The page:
The aim of this study was to explore the management of URTI and antibiotic prescribing in general practice in Australia. The purpose specifically was to understand and quantify the role of patients' expectations in respect to the prescribing of antibiotics for a URTI in order to inform the development of further educational interventions to reduce inappropriate prescribing of antibiotics.
A concurrent explanatory mixed methods design was used as it was considered the most appropriate method to answer the research question. The quantitative phase of the study comprised a routine biannual survey to assess the extent to which patient expectations influence prescribing of antibiotics for URTI. The qualitative phase of the study comprised semistructured interviews to understand the influence of patient expectations on prescribing of antibiotics for URTI in general practice. The study was conducted in Australia and the fieldwork was conducted between May and August 2014.
A biannual survey of practicing GPs is conducted by NPS MedicineWise to evaluate its effectiveness in improving the quality use of medicines and medical tests in Australia. For the 2014 National GP Survey, a stratified random sample of anonymised 2500 GPs was drawn from a commercial medical publishing list.12 The sample was stratified by state and by geographical location to ensure sufficient representation of GPs who work in rural and remote areas. Sample size was equivalent to 10% of the total national GP workforce.
In May 2014, paper-based questionnaires were mailed to participants, together with details of alternative online completion. GPs in the sample with an email address listed were also emailed a link to the online questionnaire (n=1000). GPs were requested to respond within 4 weeks, during which non-responding GPs were sent two reminders, at 2-week intervals. The entire questionnaire took about 15 min to complete; encompassing 11 question areas with a total of 30 questions. The survey instrument was pretested with five GPs unaffiliated with the research team and modified iteratively to improve clarity, face validity and content validity.
The outcome measure of interest for this study was the response to ‘In your experience, how often do you prescribe antibiotics to meet patients’ expectations when presenting with URTI?’. A Likert scale of five points ranging from never to very often was provided for responses. Descriptive statistics were used to summarise participants' data. The outcome measure was collapsed into a binary variable (sometimes, often and very often) and (never, rarely). Logistic regression analyses were used to investigate characteristics that could be associated with the likelihood of prescribing to meet expectations.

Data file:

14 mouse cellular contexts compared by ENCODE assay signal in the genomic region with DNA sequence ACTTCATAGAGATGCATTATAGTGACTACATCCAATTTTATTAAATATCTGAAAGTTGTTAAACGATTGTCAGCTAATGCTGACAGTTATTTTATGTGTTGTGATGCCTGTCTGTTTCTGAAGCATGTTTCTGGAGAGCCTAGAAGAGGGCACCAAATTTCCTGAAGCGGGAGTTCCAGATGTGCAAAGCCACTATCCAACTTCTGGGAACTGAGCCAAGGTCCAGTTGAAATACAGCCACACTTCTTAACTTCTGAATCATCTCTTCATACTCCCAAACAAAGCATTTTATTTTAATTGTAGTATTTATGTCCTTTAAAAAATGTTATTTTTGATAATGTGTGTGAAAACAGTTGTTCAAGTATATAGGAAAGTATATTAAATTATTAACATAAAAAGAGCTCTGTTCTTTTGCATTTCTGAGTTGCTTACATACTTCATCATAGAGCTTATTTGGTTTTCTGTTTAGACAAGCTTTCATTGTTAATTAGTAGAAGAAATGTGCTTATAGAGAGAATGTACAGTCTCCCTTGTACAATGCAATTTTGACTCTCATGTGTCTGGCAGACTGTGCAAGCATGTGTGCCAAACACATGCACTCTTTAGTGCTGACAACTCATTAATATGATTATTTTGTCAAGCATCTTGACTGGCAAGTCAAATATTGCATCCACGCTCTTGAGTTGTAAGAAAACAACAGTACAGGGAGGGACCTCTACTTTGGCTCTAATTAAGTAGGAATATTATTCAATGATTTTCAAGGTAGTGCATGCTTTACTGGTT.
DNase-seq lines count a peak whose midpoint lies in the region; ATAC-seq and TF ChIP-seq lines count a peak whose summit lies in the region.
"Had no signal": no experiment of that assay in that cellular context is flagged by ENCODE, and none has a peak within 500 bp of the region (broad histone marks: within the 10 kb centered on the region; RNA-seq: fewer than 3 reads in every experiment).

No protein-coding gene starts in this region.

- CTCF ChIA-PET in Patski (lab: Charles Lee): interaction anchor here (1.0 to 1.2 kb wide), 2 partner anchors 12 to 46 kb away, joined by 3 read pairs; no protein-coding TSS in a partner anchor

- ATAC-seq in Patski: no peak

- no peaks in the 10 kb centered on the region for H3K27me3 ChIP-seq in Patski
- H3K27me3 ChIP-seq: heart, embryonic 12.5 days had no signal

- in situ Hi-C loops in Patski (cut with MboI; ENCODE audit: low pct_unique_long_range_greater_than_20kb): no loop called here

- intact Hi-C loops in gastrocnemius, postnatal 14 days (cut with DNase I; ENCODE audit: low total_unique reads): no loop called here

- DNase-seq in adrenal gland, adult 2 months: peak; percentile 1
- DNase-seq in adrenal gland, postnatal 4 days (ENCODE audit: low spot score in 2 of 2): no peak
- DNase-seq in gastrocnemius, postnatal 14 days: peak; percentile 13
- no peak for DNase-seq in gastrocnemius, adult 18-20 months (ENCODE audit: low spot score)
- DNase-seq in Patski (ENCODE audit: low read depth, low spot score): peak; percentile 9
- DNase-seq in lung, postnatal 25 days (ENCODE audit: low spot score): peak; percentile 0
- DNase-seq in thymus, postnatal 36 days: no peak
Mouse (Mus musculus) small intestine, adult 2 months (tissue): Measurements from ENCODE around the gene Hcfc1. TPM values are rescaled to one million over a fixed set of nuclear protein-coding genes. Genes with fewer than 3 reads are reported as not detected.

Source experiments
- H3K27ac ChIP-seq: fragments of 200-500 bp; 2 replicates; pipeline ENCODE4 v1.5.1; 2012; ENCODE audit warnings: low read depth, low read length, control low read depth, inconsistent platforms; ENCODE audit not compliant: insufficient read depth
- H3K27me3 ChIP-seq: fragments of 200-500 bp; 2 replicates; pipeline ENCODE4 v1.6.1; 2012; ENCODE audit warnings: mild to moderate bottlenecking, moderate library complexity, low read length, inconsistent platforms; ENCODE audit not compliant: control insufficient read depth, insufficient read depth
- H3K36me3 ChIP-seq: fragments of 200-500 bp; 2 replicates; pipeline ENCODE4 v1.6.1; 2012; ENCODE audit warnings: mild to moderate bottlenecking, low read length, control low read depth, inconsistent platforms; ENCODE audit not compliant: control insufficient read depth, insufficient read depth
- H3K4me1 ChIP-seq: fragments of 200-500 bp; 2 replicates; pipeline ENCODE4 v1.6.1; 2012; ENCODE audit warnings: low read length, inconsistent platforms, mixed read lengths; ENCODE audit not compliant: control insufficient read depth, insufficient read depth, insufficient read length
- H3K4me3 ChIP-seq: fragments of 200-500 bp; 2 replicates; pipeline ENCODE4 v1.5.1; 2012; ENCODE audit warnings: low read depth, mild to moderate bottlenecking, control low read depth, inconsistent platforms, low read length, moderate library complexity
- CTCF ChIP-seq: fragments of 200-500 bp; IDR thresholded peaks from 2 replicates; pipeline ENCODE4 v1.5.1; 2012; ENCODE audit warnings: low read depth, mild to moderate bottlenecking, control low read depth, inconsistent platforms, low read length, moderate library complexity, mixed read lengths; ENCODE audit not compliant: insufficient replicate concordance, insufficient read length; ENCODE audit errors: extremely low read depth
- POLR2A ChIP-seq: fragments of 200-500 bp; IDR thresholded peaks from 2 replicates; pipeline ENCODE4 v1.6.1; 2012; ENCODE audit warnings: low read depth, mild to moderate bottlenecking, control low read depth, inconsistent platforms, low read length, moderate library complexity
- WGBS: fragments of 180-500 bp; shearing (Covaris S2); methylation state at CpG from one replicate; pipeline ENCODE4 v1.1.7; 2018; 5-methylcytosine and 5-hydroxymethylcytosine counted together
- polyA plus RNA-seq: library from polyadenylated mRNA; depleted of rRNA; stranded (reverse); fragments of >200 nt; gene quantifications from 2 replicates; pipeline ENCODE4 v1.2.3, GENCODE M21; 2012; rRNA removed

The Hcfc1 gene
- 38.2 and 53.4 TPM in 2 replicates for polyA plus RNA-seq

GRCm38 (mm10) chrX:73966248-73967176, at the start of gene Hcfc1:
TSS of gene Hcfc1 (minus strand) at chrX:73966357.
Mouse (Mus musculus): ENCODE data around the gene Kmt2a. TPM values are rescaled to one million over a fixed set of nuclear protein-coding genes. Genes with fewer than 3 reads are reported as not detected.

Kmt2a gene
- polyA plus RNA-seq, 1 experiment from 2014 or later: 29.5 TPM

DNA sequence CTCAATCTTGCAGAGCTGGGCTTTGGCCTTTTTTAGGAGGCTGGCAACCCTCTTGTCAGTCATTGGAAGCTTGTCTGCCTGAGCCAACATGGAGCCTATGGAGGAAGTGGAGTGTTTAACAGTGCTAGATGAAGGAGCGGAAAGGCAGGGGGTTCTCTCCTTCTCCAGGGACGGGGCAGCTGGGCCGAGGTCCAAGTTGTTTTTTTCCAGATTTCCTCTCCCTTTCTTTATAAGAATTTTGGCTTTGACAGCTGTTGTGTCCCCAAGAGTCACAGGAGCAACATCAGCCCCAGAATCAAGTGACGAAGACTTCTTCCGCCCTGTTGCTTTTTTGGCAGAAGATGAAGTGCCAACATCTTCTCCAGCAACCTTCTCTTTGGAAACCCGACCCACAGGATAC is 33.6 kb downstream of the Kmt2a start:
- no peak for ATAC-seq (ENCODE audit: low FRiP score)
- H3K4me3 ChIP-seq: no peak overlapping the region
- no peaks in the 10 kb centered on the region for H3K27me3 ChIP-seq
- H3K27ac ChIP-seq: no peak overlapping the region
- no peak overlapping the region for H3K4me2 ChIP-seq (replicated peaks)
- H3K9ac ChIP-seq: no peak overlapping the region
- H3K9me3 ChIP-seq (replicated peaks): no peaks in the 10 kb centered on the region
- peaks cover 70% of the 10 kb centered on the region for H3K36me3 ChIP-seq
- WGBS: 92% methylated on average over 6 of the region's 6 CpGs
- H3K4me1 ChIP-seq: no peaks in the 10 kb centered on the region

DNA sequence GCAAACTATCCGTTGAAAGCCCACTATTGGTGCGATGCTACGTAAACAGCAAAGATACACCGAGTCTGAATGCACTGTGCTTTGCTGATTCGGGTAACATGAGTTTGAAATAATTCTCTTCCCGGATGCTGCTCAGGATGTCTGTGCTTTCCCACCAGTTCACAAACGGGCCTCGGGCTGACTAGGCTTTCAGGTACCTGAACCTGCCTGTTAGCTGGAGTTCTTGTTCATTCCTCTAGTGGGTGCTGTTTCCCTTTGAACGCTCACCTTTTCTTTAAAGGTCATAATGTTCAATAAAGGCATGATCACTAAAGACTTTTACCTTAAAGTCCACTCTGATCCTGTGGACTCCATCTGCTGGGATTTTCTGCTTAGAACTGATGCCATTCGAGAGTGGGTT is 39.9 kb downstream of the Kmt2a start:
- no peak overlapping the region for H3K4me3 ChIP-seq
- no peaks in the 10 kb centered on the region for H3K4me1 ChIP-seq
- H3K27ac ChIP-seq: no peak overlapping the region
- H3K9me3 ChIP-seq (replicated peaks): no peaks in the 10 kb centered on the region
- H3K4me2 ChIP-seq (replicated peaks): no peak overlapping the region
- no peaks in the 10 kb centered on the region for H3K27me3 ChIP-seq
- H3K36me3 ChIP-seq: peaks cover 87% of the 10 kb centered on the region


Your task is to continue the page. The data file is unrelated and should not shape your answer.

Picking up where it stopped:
Recruitment and sample selection
A qualitative approach involving semistructured interviews with GPs across Australia was employed. A purposive sample approach was used to select participants to include a diverse range of clinical practices.
In total, 30 GPs were considered to be sufficient to provide a variety in the sample with respect to geography, patient characteristics, age, sex and familiarity with NPS programmes and to achieve data saturation. The GPs were stratified by geographic location (urban/rural) and practice socioeconomic profile (high/low).
The sample was selected from three cohorts. The first cohort was GPs who participated in a previous antibiotics educational programme and provided their contact details in an evaluation survey for the previous programme, indicating their willingness to participate in follow-up interviews. All 42 GPs who provided their details were contacted. From this group, 14 GPs participated.
The second cohort was GPs who participated in other NPS educational programmes but not in the antibiotic resistance programme in the last 5 years. A random sample of 150 was selected from this group. The third cohort was GPs registered with the commercial medical publishing house mail list. A random sample of 300 was selected from this group.
A stratified random sample of 172 GPs from the list of 450 GPs in the second and third cohort was initially contacted by mail, with a letter inviting them to participate in the study via telephone or face to face. Follow-up telephone calls were made 1 week after the letters were mailed, resulting in 35 GPs consenting to participate in the study. Eventually, three GPs were unable to commit to interviews during the study period, hence 32 interviews were completed (refer to figure 1).
The semistructured interview guide was informed by a literature review and previous evaluation findings and was piloted with two GPs. There were three key areas and the questions explored the nature of the practice, management of URTI, factors influencing their prescribing and any influences of patient expectations on antibiotic prescribing. Our study sample for the qualitative component was 20 GPs practicing in an urban practice (14 in high socioeconomic areas and 6 in low socioeconomic areas) and 12 GPs in a rural practice (4 in high socioeconomic areas and 8 in low socioeconomic areas). Telephone interviews were conducted with out of state, rural and remote participants, and five face to face interviews were conducted with GPs in Sydney metropolitan area. Informed consent was provided and interviews audio recorded with participants' consent. The interviews lasted on average, 20–30 min and were conducted by one author (SF-L) who is an experienced qualitative researcher with a background in conducting interviews and focus groups with health professionals.